you can pad your machine from abuse (heaven forbid you break a nail). What's going
to come next? No contact rules to protect the folks who don't want to wreck their paint
job? Ugh!
The final step came in this year's game, the ultimate in wussification. FIRST
succeeded in not only keeping the worst aspect of last year's game, but magnifying it!
Now, not only are you out of luck if you're teamed up with a lousy machine, you're out of
luck if you're playing *against* one too..... What on earth is the logic here? I'm all for
helping the competition, but sometimes it comes back to bite you in the (expletive).
Fine, let's be sportsmanlike, let's loan our tools in the pit, let's cheer for our opponents,
let's be all around nice guys, but let's not have to *score* for the other team! That's
preposterous! FIRST has taken the entire idea of 'let the best man/woman win,' and
flushed it down the toilet. There has always been a certain amount of luck involved in
the games, but now, it's just absurd. This year, the best machine is almost certain not
to win, I don't care who they are. We all know what they say (and I agree), that it's not
all about winning, but about the experience you have, but, all that taken into account,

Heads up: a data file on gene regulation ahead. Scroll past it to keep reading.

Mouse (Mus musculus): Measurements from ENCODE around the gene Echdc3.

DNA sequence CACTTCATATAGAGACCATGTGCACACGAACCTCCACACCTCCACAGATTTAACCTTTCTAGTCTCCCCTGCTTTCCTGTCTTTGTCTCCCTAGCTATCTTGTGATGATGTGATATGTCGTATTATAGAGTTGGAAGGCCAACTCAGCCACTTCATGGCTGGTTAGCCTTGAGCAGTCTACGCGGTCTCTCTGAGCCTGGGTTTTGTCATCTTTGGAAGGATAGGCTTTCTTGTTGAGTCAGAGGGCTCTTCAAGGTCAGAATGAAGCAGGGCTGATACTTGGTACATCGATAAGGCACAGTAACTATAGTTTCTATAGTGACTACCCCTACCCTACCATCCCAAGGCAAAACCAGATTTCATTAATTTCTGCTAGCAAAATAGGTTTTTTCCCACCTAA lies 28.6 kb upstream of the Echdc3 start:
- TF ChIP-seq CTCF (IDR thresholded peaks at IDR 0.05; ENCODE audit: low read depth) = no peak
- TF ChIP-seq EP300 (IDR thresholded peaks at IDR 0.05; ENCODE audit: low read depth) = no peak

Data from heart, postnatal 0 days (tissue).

noone wants to put all that hard work in, just to see their machine 'bad lucked' right out
of the game.
All in all, I think that, over the last few years, the competitions have been getting more
and more tame. This last act has simply served to completely 'declaw' the competition
as we know it. I have seen the game go from the rough and tough Ramp N Roll,
Hexagon Havoc, and Toroid Terror (note the exciting sounding names), to the softer
and cushier Ladder Logic, and Double Trouble (which soud more like events on the
Price is Right than anything else), and now this. Well, I don't know what kind of strategy
FIRST's design guys are employing, but I hope they realize soon that it stinks.


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Gracious Professionalism

Posted by Kate.   [PICTURE: SAME | NEW | HELP]


Engineer on team #190, Gompei, from Mass Academy of Math and Science and Worcester Polytechnic Institute.